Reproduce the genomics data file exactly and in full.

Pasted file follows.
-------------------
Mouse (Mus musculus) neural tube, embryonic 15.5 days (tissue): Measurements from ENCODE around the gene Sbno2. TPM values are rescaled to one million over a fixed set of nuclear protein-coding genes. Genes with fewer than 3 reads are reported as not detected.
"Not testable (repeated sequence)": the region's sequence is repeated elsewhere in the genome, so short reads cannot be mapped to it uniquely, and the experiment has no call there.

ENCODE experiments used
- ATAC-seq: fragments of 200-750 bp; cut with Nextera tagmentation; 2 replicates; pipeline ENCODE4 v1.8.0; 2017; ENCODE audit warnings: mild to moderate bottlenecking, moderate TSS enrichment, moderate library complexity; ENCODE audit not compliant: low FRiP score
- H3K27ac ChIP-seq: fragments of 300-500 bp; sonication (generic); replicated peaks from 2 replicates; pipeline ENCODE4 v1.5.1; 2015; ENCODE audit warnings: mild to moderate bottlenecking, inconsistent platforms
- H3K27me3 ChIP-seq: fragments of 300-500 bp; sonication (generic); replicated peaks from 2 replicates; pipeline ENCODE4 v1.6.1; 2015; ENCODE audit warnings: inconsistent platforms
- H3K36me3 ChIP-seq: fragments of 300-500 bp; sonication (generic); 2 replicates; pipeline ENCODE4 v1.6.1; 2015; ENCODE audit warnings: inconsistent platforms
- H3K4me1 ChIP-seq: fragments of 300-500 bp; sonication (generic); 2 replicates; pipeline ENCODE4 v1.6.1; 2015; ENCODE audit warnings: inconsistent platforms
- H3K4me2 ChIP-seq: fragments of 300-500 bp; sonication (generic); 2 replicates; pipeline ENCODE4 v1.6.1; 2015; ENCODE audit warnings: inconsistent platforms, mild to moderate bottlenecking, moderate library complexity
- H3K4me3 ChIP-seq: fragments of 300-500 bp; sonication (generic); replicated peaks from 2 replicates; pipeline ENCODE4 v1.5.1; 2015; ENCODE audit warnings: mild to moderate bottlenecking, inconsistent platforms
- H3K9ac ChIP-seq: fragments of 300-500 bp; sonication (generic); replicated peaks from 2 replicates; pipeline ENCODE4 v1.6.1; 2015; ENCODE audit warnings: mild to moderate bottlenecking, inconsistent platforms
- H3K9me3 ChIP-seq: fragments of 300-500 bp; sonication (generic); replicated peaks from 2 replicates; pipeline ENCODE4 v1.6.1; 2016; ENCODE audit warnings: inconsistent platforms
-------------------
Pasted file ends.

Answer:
Mouse (Mus musculus) neural tube, embryonic 15.5 days (tissue): Measurements from ENCODE around the gene Sbno2. TPM values are rescaled to one million over a fixed set of nuclear protein-coding genes. Genes with fewer than 3 reads are reported as not detected.
"Not testable (repeated sequence)": the region's sequence is repeated elsewhere in the genome, so short reads cannot be mapped to it uniquely, and the experiment has no call there.

ENCODE experiments used
- ATAC-seq: fragments of 200-750 bp; cut with Nextera tagmentation; 2 replicates; pipeline ENCODE4 v1.8.0; 2017; ENCODE audit warnings: mild to moderate bottlenecking, moderate TSS enrichment, moderate library complexity; ENCODE audit not compliant: low FRiP score
- H3K27ac ChIP-seq: fragments of 300-500 bp; sonication (generic); replicated peaks from 2 replicates; pipeline ENCODE4 v1.5.1; 2015; ENCODE audit warnings: mild to moderate bottlenecking, inconsistent platforms
- H3K27me3 ChIP-seq: fragments of 300-500 bp; sonication (generic); replicated peaks from 2 replicates; pipeline ENCODE4 v1.6.1; 2015; ENCODE audit warnings: inconsistent platforms
- H3K36me3 ChIP-seq: fragments of 300-500 bp; sonication (generic); 2 replicates; pipeline ENCODE4 v1.6.1; 2015; ENCODE audit warnings: inconsistent platforms
- H3K4me1 ChIP-seq: fragments of 300-500 bp; sonication (generic); 2 replicates; pipeline ENCODE4 v1.6.1; 2015; ENCODE audit warnings: inconsistent platforms
- H3K4me2 ChIP-seq: fragments of 300-500 bp; sonication (generic); 2 replicates; pipeline ENCODE4 v1.6.1; 2015; ENCODE audit warnings: inconsistent platforms, mild to moderate bottlenecking, moderate library complexity
- H3K4me3 ChIP-seq: fragments of 300-500 bp; sonication (generic); replicated peaks from 2 replicates; pipeline ENCODE4 v1.5.1; 2015; ENCODE audit warnings: mild to moderate bottlenecking, inconsistent platforms
- H3K9ac ChIP-seq: fragments of 300-500 bp; sonication (generic); replicated peaks from 2 replicates; pipeline ENCODE4 v1.6.1; 2015; ENCODE audit warnings: mild to moderate bottlenecking, inconsistent platforms
- H3K9me3 ChIP-seq: fragments of 300-500 bp; sonication (generic); replicated peaks from 2 replicates; pipeline ENCODE4 v1.6.1; 2016; ENCODE audit warnings: inconsistent platforms